|Class: I - IV||Length: 30km|
|Location: Chester Basin||Character: River run|
|Gauge: Weather forecast||Contributor: Karl Vollmer, Lukas Dee|
The Gold River has likely the most variety of rapids of any river on the the south shore, although they are few and far between. Connecting the rapids together means paddling across long flat stretches, which is often a bit of a mission. If you are okay with working for the quality whitewater, this river is for you. If you aren’t so inclined to paddle flat water for long periods of time, then you can still get a taste of what the Gold is like by using access points along the way to break down the run. Kill Devil Gorge is also close to the highway and easy to lap, if the upper parts aren’t of interest at all. What will stand out to most people that run the upper parts is how beautiful the scenery is on the flats, and how clean and fun the rapids are. There is no noise from roads or properties, as most of the river valley runs further away from civilization. Cabins and cottages start popping up again as you reach the end of Beech Hill Rd. When the river is high it is an amazing section to paddle. Starting below Lake Lawson and paddling the entire section will take between 4 and 6 hours, depending on the group and water levels.
This is a relatively remote run, and also a long one with some of the more significant rapids early on in the day. Risk assessments should be done as such. There is also spotty cell phone coverage. There are access points in the form of ATV trails and cabin driveways throughout the run, although knowing and spotting where these are can be difficult. The following access points listed here are only for emergencies. For put-ins and take-outs look at the access points section.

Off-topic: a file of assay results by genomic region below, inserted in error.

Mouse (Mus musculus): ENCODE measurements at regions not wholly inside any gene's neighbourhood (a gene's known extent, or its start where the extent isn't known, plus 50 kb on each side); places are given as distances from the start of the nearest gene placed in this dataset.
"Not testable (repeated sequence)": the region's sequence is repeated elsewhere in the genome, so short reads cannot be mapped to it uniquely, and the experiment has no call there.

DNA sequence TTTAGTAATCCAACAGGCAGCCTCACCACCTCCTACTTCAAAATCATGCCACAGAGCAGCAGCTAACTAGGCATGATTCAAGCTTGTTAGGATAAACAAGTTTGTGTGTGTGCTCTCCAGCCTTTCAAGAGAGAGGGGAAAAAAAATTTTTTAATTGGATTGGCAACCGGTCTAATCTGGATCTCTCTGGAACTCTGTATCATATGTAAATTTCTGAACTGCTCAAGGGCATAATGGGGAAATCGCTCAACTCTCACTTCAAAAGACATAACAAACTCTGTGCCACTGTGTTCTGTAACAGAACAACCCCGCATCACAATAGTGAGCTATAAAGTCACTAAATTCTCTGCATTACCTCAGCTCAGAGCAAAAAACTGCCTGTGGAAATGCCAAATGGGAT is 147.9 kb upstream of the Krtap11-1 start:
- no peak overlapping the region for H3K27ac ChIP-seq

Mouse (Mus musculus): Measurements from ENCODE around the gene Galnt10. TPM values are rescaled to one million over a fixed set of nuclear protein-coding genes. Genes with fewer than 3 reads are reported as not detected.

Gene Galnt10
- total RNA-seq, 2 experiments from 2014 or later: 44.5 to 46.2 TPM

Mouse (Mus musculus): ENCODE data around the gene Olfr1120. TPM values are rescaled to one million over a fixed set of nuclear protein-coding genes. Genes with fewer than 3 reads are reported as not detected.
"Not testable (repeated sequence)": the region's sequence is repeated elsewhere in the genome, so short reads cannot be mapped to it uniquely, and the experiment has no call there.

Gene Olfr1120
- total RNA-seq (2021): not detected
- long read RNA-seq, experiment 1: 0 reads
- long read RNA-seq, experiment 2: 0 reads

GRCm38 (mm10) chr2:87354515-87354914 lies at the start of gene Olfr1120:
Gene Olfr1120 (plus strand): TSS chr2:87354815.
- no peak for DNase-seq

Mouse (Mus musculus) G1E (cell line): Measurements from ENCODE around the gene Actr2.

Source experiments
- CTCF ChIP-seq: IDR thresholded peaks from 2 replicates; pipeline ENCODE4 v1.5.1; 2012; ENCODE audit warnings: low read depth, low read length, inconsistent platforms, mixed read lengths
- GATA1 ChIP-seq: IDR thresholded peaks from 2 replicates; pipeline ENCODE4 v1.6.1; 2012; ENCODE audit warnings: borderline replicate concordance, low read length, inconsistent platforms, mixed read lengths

Evacuation Point 1: About 2 km after Skerry Falls the Larder River flows into the Gold. Just before the confluence an ATV Trail crosses the river. Get out on river right and when the trail joins up with a larger dirt road stay right. Following this road for about half a kilometer will bring you to where the road is paved and there are houses. A cabin on river left is also connected to this trail. If you get out here follow the driveway up and turn left down the trail to get back to the crossing at Larder River. Turning right is a dead end.
Evacuation Point 2: The disastrous dirt road ending of Beech Hill Rd. runs parallel to the Plymouth Stump Stillwater. Right before two cabins on river right Beech Hill Brook flows into the Gold. Following the brook up a short way brings you to a narrow bridge and the ending of Beech Hill Rd. Going up the hill to the left and following the road will eventually bring you to a junction where you need to stay left. Shortly after you will reach the paved part of the road.
Evacuation Point 3: A house that is up on the hill appears at the end of Little Surprise after the Plymouth Stump Stillwater. There is a driveway that leads up to the dirt section of Beech Hill Rd. that Evac Point 2 also uses. After this house, cabins and cottages regularly appear along the right river bank. The ones that have driveways or trails will all connect to the paved part of Beech Hill Rd.
Looking down from the highway bridge at the put-in is Lawson Falls. There is one main ledge where most of the water pushes to the left. Scouting is possible from the bridge, although getting a good idea of how big the hole at the bottom of the main ledge is, is quite important. The higher the water, the bigger this feature gets.
The first major drop of the Gold is Skerry Falls, which is a small waterfall of approximately 6 feet of vertical drop. The lead in can be tricky and the horizon line is hidden by a rock outcrop, so knowing when to expect the drop and where to eddy out is crucial: After crossing the Skerry Stillwaters the river narrows and picks up speed again. Some small class I leads into a very narrow, right hand, class II turn in the river where the water is fast and pushy. After the right turn, the river turns towards the left through a shallow boulder garden. At the end of this turn where the river narrows again there is a deep eddy on river left next to some open forest. This is the last eddy to get out before the river flows into Skerry Falls. If you are unsure, get out before the left hand turn to scout. There are three main lines on Skerry Falls which are: the boof on river left, the meltdown in the middle, or a boof on river right which is only a good option at lower water. After Skerry Falls there is a large pool, and slow moving water following that, meaning there aren’t many consequences. Scouting is best done on river left.